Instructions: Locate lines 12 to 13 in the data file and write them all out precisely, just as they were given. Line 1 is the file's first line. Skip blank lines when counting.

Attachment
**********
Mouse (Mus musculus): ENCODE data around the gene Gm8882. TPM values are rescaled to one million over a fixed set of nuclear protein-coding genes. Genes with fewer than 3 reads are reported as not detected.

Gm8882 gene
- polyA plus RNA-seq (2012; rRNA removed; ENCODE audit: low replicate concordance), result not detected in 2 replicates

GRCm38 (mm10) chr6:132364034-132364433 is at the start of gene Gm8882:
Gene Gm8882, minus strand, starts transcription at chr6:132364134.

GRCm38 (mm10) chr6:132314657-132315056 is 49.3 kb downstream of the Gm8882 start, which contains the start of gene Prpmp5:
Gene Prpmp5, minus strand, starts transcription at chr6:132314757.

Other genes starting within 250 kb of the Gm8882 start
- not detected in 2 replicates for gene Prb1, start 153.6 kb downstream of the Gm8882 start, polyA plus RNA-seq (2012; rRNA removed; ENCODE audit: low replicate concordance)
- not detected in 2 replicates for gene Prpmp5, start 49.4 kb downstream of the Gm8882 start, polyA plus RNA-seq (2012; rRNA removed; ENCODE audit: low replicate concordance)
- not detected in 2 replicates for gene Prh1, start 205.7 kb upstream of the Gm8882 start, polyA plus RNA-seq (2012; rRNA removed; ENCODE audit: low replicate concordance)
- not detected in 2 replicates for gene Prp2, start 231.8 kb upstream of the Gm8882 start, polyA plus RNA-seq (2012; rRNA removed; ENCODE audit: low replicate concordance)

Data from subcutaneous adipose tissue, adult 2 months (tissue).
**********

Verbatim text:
- not detected in 2 replicates for gene Prp2, start 231.8 kb upstream of the Gm8882 start, polyA plus RNA-seq (2012; rRNA removed; ENCODE audit: low replicate concordance)

Data from subcutaneous adipose tissue, adult 2 months (tissue).